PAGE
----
Inspecting your trees for potential problems can save you a lot of time, money and headaches. Winter snow and ice may have put more weight on branches causing damage, while high winds may have torn the branches away from your tree. The dormant season is the best time to check your trees for potential structural problems as the trees are bare, making weaknesses easier to identify. Follow the steps below to ensure you catch all the hazards before it’s too late!
- Look for branches with a poor narrow branching angle. Very ‘upright growing branches’ may be poorly attached to the trunk, forming cracks between the trunk and branch. Check for cracks or splinters near the branch union as these branches are likely to break away from the tree.
- Compare your tree to other mature trees of like species. Are the branches of your tree too crowded? Do they rub other branches? Do some of the branches compete with one another for the same space? Are any of the branches dead or do they appear unhealthy? If so, pruning is in order.
An example of a properly branched mature tree is pictured below, on the left. Does your tree look like this? Or does your tree have crowded branching, like the image on the right? If so, contact First Choice Tree Care to discuss pruning.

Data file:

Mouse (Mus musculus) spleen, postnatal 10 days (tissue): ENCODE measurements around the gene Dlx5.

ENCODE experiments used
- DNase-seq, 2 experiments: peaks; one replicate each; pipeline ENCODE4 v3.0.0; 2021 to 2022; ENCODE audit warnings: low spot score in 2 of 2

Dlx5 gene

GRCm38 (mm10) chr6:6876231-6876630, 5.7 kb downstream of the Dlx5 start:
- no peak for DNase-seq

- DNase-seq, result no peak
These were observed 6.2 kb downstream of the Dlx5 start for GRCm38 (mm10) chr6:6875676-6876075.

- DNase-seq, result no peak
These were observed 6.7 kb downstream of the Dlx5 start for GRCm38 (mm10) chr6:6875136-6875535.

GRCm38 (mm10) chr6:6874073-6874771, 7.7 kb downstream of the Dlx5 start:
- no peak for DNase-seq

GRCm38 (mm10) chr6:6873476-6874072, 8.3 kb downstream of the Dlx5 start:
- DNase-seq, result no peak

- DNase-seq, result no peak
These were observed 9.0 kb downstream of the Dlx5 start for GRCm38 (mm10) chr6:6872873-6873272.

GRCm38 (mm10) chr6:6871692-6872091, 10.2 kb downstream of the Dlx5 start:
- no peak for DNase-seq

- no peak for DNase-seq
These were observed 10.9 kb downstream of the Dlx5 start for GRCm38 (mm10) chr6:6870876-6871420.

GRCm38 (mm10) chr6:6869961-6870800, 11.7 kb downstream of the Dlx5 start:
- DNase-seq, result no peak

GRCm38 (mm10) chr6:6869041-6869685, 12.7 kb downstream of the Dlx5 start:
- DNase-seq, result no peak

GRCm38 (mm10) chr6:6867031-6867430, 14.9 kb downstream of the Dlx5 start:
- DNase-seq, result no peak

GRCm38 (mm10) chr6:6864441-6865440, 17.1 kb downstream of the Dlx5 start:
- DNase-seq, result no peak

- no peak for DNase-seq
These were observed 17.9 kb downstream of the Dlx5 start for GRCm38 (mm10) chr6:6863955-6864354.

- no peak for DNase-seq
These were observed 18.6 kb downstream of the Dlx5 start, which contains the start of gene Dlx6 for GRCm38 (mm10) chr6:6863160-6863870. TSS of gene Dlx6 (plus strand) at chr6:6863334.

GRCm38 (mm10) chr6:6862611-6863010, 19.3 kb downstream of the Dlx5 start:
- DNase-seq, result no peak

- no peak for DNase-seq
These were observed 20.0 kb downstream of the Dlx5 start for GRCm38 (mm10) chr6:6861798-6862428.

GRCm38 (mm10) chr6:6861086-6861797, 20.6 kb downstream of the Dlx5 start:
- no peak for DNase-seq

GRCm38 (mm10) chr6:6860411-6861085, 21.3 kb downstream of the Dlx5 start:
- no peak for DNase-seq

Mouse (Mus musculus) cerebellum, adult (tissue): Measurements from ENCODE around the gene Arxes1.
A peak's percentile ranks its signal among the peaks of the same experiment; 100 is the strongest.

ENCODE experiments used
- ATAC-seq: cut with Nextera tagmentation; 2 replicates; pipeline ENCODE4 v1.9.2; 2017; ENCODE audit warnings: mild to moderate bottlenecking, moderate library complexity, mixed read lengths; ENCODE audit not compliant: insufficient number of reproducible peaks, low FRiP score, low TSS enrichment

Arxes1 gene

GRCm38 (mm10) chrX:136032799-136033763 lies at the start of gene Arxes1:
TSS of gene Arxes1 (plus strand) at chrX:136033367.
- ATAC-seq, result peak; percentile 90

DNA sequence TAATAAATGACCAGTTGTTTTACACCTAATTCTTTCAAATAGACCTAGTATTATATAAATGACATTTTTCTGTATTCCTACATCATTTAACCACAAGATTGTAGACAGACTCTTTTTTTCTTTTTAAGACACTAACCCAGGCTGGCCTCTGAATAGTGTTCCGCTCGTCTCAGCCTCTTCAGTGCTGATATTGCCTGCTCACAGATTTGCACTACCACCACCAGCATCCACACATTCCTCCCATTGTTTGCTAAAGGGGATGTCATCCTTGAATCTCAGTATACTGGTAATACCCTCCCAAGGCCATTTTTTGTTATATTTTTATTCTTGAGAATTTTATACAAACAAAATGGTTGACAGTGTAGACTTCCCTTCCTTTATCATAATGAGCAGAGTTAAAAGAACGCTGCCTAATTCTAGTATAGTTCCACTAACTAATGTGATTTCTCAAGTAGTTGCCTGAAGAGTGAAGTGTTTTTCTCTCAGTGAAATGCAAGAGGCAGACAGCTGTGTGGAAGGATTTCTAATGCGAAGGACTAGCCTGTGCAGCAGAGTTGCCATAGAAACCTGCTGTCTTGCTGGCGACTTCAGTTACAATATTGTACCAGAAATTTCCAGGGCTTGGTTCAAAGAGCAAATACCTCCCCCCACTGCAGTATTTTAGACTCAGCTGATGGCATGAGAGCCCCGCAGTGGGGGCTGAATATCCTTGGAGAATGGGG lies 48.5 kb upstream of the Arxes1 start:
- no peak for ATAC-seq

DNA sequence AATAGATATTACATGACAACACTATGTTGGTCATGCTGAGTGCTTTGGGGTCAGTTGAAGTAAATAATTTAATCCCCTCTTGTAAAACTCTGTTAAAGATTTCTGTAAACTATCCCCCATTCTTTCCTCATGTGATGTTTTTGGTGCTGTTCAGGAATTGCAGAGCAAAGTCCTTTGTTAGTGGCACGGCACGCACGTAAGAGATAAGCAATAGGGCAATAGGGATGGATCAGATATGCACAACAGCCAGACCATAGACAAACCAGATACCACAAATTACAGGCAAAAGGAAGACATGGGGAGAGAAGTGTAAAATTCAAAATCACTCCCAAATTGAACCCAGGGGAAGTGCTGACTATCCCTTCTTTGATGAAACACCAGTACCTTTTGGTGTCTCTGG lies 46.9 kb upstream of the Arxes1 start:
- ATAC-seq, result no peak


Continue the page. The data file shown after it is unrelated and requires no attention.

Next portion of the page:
- Assess the overall shape of your tree to determine if it is properly ‘balanced” or shaped to your liking.
- Assess the stability of trees with multiple trunks by looking for U-shaped connections. U-shaped connections are generally strong, while very tight V-shaped connections are weak and may cause the tree to split.
- Look for small holes in the bark or loosened bark. These symptoms may indicate insect or disease problems. Identifying these pest problems now will help to prepare a maintenance plan for trees this spring or summer.
These proactive care tips will keep your trees healthy all year long!